Immigration Statistics US 1841-1860 (Wikipedia Commons)

Immigration Statistics US 1841-1860 (Wikipedia Commons)

Here is Adam: “I returned to St Andrews to peruse my PhD with Dr. Bernhard Struck at the ITSH. I returned for a number of reasons, not least the fantastic academic atmosphere in St Andrews, but also because of the burgeoning new Institute for Transnational & Spatial History. I am currently half way through my first term as a PhD and am auditing an MLitt module on core skills for transnational history, including historical mapping and database creation.” – A steep and hopefully fruitful learning curve.

Statistics are a fascinating topic, primarily studied and researched within the units that gave birth to modern statistics: the (nation) state. The project seeks to trace actors and networks spun by amateur statisticians – via travel, correspondence, journals – during the decades around 1800.  There is more on the project under PhDs.

Welcome Adam – enjoy reading your statistics!

Dividing the World? – 4th GRAINES Summer School

The winter ahead – the next summer (school) in mind. We are pleased to announce the theme of our 4th GRAINES summer school: Dividing the World? Imperial Formations in Continental and Maritime Empires from the seventeenth to the twenty-first century. 

Following our summer schools in Menton (France), Vienna, St Andrews, GRAINES2016 will be hosted by our colleagues Ulrike Lindner and Dörte Lerp from the University of Cologne.

Information will be announced under grainesnetwork.com. You can follow us under the twitter hashtag #Graines2016. More to come soon.

 

Global History Lecture – Welcome Emma Hunter

Dr Emma Hunter (Edinburgh) will be giving a research seminar paper on “Concepts of Democracy in Mid-Twentieth-Century Africa: Re-Imagining Political Accountability from the Bottom Up”. Emma Hunter

Emma Hunter is a lecturer in Global History at Edinburgh University. Her research focus is on African history in relation to political, intellectual and cultural history as well as the history of African print cultures. Her monograph “Political Thought and the Public Sphere in Tanzania: Freedom, Democracy and Citizenship in the Era of Decolonisation” was published with CUP in 2015. Congratulations, Emma!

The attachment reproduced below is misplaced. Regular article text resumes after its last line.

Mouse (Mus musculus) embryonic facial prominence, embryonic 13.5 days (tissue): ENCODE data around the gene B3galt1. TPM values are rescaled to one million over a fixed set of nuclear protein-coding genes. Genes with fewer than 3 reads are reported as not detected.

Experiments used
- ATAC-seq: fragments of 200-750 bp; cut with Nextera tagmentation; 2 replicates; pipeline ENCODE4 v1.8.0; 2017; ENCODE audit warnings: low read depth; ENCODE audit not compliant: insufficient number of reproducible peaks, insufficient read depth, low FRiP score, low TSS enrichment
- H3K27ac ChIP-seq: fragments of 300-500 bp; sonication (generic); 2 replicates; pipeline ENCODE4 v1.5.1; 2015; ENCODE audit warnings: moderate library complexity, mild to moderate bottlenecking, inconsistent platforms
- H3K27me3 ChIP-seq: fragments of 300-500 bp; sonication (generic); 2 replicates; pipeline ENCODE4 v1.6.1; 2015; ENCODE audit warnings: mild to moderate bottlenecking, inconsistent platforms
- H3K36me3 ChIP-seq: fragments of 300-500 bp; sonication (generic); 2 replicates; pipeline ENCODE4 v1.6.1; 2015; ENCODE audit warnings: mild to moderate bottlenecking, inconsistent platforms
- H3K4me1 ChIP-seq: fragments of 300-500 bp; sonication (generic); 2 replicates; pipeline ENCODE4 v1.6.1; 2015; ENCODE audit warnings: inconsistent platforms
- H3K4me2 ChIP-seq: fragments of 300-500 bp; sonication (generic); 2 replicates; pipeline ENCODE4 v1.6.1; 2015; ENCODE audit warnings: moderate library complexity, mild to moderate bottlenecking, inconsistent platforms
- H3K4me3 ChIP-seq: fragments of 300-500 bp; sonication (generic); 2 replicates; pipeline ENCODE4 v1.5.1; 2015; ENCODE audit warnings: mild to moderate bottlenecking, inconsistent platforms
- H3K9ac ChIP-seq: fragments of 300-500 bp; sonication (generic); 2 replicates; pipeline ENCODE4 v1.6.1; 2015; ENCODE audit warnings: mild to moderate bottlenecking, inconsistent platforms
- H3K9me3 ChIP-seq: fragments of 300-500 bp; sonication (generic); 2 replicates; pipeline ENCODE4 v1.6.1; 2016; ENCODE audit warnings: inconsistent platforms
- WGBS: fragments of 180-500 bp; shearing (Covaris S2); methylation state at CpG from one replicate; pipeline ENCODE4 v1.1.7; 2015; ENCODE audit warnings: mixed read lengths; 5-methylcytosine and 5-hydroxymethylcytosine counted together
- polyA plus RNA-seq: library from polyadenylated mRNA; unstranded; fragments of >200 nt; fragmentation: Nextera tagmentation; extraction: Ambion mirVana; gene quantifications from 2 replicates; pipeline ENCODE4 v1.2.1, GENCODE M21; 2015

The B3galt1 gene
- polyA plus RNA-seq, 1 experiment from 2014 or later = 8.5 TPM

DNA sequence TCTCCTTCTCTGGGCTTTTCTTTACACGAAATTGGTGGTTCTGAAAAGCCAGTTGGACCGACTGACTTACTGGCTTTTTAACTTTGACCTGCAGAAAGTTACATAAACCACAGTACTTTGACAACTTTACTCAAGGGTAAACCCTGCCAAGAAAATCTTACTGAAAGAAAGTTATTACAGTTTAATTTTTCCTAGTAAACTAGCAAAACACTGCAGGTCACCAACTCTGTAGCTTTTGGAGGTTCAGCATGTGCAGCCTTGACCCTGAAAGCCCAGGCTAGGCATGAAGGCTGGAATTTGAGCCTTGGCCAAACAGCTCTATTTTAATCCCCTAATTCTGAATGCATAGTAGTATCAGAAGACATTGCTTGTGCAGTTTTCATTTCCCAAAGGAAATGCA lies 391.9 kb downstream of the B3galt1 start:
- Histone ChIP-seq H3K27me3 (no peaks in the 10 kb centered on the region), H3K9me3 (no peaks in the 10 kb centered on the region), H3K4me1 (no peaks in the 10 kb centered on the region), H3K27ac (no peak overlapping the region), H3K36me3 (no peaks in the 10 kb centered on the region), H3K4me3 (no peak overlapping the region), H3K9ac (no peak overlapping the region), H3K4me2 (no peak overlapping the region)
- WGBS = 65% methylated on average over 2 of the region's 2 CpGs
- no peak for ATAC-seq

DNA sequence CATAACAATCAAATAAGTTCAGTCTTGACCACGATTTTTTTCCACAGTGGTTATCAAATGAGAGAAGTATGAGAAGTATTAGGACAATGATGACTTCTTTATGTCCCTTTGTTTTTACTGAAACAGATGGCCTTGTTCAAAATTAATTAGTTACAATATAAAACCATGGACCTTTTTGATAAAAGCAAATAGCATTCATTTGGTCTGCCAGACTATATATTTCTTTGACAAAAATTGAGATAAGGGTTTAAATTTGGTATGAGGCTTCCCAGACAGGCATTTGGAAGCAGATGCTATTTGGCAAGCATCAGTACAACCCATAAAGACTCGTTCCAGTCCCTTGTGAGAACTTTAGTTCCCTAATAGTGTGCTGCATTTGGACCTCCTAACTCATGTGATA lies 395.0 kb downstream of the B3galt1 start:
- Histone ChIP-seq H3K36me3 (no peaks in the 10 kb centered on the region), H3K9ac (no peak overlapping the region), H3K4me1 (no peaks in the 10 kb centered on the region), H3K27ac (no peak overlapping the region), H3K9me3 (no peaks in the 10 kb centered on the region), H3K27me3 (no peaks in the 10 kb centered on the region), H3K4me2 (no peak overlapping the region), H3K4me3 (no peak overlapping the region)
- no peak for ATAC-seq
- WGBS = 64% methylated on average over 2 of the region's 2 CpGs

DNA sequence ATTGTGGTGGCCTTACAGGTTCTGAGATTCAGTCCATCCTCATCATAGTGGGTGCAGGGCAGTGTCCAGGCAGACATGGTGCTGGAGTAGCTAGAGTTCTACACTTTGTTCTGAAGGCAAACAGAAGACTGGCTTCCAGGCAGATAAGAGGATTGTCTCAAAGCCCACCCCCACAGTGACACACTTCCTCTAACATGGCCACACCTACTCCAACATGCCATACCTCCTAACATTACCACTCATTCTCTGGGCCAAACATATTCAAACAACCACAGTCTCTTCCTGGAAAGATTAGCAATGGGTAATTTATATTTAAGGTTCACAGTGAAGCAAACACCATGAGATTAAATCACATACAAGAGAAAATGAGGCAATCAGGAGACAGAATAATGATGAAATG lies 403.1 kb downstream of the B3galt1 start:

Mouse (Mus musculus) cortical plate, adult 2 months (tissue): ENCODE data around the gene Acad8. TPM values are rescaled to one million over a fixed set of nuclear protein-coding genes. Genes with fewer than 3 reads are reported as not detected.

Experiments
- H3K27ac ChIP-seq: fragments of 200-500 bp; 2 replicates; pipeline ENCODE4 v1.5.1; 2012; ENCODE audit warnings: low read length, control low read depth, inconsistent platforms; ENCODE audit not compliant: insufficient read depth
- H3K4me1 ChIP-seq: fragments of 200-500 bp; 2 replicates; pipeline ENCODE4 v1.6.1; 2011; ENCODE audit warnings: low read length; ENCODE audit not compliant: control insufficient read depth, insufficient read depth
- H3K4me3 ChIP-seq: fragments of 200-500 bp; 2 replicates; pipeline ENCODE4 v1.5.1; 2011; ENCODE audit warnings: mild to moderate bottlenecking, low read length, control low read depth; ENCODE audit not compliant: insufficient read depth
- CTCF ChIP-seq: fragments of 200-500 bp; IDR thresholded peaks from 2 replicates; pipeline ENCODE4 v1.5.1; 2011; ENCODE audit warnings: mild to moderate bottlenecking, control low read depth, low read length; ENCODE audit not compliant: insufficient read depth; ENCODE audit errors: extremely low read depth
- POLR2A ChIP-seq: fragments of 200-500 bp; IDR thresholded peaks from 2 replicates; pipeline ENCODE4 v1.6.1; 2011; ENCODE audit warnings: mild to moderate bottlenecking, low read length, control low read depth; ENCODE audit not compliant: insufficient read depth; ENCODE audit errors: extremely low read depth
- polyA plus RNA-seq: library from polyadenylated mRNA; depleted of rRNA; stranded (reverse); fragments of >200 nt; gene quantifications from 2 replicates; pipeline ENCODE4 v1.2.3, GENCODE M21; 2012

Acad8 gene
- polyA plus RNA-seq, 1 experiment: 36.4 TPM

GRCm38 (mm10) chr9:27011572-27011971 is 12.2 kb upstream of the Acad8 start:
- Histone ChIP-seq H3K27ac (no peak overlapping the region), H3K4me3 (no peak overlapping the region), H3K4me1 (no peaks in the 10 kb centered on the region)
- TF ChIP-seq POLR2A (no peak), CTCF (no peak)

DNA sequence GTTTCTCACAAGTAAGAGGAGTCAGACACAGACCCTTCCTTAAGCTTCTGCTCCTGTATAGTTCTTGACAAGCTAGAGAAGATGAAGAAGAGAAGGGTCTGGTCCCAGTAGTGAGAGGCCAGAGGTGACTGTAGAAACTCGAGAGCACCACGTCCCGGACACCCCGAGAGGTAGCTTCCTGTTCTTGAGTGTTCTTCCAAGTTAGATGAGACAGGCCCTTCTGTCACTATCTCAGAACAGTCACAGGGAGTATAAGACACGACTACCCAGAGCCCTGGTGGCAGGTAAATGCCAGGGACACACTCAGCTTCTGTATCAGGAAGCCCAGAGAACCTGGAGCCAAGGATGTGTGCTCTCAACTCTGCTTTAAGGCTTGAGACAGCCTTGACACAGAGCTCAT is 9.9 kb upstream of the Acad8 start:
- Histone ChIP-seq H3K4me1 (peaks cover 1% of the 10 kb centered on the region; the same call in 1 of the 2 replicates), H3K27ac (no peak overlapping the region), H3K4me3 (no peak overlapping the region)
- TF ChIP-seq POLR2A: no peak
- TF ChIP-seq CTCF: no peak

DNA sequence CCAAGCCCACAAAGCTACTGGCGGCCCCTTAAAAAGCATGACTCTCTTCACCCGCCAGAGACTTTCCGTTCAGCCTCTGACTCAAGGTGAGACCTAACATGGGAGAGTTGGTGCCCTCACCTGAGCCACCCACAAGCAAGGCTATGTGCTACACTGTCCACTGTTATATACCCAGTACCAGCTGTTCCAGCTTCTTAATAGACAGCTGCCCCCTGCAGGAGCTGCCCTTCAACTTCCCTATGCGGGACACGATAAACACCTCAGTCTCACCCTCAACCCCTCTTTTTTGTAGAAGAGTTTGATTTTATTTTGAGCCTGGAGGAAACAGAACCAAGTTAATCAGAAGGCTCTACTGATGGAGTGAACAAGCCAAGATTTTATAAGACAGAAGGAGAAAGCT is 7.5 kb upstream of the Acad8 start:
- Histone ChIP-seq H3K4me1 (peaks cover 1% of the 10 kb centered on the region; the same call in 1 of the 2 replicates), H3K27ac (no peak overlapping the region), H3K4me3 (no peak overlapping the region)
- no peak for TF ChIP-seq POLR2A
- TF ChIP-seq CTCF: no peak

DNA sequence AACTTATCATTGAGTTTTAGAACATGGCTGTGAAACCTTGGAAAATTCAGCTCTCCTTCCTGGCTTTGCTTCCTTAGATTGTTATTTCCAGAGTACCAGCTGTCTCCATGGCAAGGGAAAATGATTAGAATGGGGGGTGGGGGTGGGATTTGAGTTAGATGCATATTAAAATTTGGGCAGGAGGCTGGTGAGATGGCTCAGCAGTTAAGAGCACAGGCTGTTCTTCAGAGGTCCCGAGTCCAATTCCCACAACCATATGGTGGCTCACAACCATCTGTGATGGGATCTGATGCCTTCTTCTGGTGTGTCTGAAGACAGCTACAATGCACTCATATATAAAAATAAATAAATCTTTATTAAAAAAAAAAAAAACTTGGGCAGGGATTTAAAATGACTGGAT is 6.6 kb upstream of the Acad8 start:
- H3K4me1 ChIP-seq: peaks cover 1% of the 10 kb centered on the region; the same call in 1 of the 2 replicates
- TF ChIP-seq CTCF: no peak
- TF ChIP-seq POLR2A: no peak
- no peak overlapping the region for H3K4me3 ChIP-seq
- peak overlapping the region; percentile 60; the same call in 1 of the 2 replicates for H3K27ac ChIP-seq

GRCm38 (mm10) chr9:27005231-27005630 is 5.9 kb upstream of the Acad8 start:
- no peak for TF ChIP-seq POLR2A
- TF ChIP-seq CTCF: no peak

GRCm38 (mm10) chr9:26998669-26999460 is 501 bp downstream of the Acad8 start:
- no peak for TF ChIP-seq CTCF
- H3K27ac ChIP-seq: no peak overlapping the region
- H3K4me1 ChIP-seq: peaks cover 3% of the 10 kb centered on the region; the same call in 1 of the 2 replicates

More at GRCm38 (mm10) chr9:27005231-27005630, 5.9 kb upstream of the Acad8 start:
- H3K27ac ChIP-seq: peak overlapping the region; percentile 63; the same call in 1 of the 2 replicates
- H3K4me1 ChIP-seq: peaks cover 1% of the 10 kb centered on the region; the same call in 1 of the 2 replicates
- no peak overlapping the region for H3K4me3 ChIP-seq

Time & Venue: Monday 19 October 2015, New Seminar Room, School of History, University of St Andrews, 5.15pm.

More on the Modern History Research Seminar series – please see under Modern History Seminar .

Key Note Lecture “The Global 1989 – networks of neoliberalism”

As part of the 3rd Graines Summer School under the title INTERCONNECTED Professor Philipp Ther will be giving a key note lecture on “The global 1989 – networks of neoliberalism”.

Time & Venue: Monday, 8 June 2015, 5.30pm – University St Andrews, School 2, St Salvator’s Quad.

Philipp Ther is professor in Eastern and East Central European history at the University of Vienna. His main research focuses on the history of Poland, the Czech lands, and Ukraine.

Professor Philipp Ther, University of Vienna

Professor Philipp Ther, University of Vienna

He has a particular interest in comparative and transnational history of the region, mainly on the 19th and 20th century. Professor Ther has published widely on the region on border lands, ethnic cleansing or the role of the opera in central Europe.

His key note, based on his recent “Die neue Ordnung auf dem alten Kontinent” (Suhrkamp Verlag) revolves around the transformation of East Central and Central Europe from the images1980s into the present days. It draws a number of connections and comparisons between Poland, former Czechoslovakia, GDR, Hungary and beyond – for instance on the “co-transformation” of unified Germany, or the lack of similar processes in southern Europe – and the transfers of neoliberal thought from the “West” to central Europe before, during and after the crucial years around 1989.